Darren Hodder is a vastly experienced cybercrime leader and fraud professional with experience across the board, from software coding to MLRO.
He started his consultancy business Lockdown Risk amidst the huge shift in behaviors due to the pandemic and now runs risk management events under the same company, alongside supporting Forums International to help promote the sharing of actionable information with other fraud fighters globally.
How do you ensure a company remains innovative?
It’s really about getting to know the organization to understand where in their journey they are at the moment.
What their level of risk appetite is, understanding how they operate and what their overall goals are. That typically allows me to then understand what is appropriate for that organization.
Are they using the existing tools effectively? Or is there a significant gap? Which quite often does come up simply because I’m coming in with a fresh set of eyes and at the end of the day we’re all human. It’s very easy to become a bit ingrained in what they do with the day-to-day role, and can therefore miss a trick.
I always look to work very collaboratively with any clients. Let’s first understand each other, and look to see if there were any immediate, quick wins versus more strategic projects or plans, that we will develop in time to resolve any issues that are identified.
What would be the downsides of a digital identity scheme?
In my opinion, the main downside would be to initially get the public to trust whatever scheme might get put in place.
Certainly here in the UK, there’s always been a real nervousness around having a form of identity card or identity scheme and so it needs to be handled in a sensitive manner.
I think once we get over that, I think we’ve got a lot of advantages rather than disadvantages.
However, the analogy I like to take is that it’s a case of squeezing the balloon. You’re often solving one problem only for the fuel system.
You might come up with something different, a new angle, a new approach but fraudsters will constantly be aware of the happenings and look to exploit elsewhere.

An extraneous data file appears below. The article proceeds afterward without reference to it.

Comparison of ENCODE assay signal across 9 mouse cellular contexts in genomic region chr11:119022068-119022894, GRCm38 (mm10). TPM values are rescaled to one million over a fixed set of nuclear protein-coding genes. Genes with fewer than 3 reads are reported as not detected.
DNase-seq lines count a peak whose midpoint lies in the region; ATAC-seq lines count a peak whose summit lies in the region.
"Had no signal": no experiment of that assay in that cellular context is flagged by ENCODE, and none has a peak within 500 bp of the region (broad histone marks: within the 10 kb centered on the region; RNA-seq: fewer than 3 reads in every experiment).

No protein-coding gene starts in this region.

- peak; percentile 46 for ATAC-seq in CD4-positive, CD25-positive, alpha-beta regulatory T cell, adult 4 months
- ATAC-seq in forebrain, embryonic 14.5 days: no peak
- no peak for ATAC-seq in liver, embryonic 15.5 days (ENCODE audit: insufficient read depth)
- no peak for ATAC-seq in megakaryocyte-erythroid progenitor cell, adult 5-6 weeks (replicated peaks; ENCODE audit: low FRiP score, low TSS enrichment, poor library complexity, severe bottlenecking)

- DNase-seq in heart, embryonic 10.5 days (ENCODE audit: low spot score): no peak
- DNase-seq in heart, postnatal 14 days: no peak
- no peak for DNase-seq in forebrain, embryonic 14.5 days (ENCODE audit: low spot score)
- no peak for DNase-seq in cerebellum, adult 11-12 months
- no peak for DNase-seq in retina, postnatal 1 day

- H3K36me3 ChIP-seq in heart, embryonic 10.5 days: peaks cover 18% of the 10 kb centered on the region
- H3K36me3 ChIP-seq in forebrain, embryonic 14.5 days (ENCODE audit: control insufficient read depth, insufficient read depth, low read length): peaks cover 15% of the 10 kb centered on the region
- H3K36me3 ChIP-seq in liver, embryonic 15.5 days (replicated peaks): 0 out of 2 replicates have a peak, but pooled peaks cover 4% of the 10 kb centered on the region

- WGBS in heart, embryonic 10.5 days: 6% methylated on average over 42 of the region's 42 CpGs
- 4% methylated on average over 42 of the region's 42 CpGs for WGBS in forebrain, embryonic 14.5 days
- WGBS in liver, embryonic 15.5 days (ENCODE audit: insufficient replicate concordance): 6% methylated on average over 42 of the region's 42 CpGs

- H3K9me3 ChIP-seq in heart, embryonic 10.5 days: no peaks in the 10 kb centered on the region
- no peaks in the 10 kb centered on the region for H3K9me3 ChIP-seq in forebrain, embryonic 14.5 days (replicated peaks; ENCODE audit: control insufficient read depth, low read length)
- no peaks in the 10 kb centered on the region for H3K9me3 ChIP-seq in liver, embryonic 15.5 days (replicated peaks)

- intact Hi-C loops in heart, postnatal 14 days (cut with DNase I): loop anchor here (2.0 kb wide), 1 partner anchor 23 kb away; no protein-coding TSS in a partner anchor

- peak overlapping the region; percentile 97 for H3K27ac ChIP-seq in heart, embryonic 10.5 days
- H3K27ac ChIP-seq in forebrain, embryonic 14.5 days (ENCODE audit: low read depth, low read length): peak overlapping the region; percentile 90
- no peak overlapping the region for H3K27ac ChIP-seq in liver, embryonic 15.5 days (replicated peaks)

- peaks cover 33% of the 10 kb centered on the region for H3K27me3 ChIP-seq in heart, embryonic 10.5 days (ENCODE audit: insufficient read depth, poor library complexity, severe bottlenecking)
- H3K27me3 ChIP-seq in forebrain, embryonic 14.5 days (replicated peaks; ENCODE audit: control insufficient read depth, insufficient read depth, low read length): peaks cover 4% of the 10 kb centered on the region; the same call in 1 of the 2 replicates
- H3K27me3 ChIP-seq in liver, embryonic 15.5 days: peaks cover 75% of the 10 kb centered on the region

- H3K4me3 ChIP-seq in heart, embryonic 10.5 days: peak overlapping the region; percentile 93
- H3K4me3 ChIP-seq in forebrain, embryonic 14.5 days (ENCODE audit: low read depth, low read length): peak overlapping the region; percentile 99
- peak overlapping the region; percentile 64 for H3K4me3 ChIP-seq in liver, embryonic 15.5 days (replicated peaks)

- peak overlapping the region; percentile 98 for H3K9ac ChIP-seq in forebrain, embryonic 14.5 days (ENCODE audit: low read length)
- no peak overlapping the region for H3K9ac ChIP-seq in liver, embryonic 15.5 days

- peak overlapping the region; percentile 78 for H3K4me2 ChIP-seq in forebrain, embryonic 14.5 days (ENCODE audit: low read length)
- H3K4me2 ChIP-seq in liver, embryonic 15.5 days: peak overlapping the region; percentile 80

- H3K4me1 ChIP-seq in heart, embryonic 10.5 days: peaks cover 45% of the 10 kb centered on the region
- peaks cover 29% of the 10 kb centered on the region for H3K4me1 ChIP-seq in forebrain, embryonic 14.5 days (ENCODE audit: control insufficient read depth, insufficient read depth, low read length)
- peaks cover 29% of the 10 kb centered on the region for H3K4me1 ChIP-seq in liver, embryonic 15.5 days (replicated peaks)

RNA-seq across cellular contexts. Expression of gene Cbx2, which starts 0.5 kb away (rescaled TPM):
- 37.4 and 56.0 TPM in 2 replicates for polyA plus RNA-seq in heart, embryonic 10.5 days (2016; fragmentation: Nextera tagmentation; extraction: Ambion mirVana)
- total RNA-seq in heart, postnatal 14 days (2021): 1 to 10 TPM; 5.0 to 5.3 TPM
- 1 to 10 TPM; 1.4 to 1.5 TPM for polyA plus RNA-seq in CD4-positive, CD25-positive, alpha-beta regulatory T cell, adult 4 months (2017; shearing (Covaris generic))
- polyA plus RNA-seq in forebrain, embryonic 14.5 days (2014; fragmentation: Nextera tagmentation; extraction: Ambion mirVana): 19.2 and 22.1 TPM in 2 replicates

Squeeze the balloon on one side and it pops out somewhere else.
No two days are ever necessarily the same and fraud professionals need to keep up latest issues and trends. But there is a danger that you can become too focused upon some of the technicalities of some of the more you want things that are happening and then take your eye off some of the simple stuff.
As soon as you do that’s when you can really come a cropper. Make sure you don’t take your eye off the basics because as soon as you do that, the fraudsters are always going to look for and attack the weakest link in the chain.
What role do AI and machine learning play in tackling fraud?
In the past, I’ve had very mixed views about some AI and machine learning solutions but I think combined with a strong human aspect it can be immensely helpful.
I think it’s fair to say that, some of the historical neural net-type approaches have had some successes, but where they’ve been weak is that they give out these referrals and it’s not always clear why or how a decision has been reached.
I think that’s an area that is getting much, much better now for machine learning and AI, it’s becoming more intelligent and better at explaining to the end user, why something is being flagged so I think there are some real positive, pieces of work that’s still happening in that area as well.
And also data quality; quite naturally, if you’re teaching up a model and your data quality is not great, then, garbage in equals garbage out.
That’s going to be true today as it has been in the past, there’s only so much you can do if you’ve got noisy or poor quality data.